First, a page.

19. Plaintiff was terminated on September 30, 2016 and allegedly told she had 15 minutes to
exit the building. Id. ¶¶ 20-21. Plaintiff alleges that when she asked her supervisor why she was
firing her, the supervisor responded “Because I can.” Id. ¶ 22.
Plaintiff asserted three causes of action in her Complaint: reprisal under Title VII, age
discrimination under the ADEA, and intentional infliction of emotional distress. Id. ¶¶ 27-34.
Defendants have moved to dismiss under Federal Rule of Civil Procedure 12(b)(6).
II. LEGAL STANDARD
Pursuant to Rule 12(b)(6), a party may move to dismiss a complaint on the grounds that it
“fail[s] to state a claim upon which relief can be granted.” Fed. R. Civ. P. 12(b)(6). The Federal
Rules of Civil Procedure require that a complaint contain “‘a short and plain statement of the
claim showing that the pleader is entitled to relief,’ in order to ‘give the defendant fair notice of
what the . . . claim is and the grounds upon which it rests.’” Bell Atl. Corp. v. Twombly, 550
U.S. 544, 555 (2007) (quoting Conley v. Gibson, 355 U.S. 41, 47 (1957)). “[A] complaint [does
not] suffice if it tenders ‘naked assertion[s]’ devoid of ‘further factual enhancement.’” Ashcroft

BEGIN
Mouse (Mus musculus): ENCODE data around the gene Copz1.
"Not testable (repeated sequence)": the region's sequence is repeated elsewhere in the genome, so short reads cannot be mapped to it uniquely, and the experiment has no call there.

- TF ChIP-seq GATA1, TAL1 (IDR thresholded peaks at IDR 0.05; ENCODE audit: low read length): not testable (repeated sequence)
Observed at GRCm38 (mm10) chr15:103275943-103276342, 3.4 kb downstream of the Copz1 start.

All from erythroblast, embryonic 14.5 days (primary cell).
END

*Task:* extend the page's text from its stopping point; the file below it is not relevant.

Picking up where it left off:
v. Iqbal, 556 U.S. 662, 678 (2009) (quoting Twombly, 550 U.S. at 557). Rather, a complaint
must contain sufficient factual allegations that, if true, “state a claim to relief that is plausible on
its face.” Twombly, 550 U.S. at 570. “A claim has facial plausibility when the plaintiff pleads
factual content that allows the court to draw the reasonable inference that the defendant is liable
for the misconduct alleged.” Iqbal, 556 U.S. at 678. In evaluating a Rule 12(b)(6) motion to
dismiss for failure to state a claim, a court must construe the complaint in the light most
favorable to the plaintiff and accept as true all reasonable factual inferences drawn from wellpleaded factual allegations. See In re United Mine Workers of Am. Employee Benefit Plans
Litig., 854 F. Supp. 914, 915 (D.D.C. 1994).
A. Plaintiff’s Intentional Infliction of Emotional Distress Claim
The Court begins by noting that Plaintiff concedes that her intentional infliction of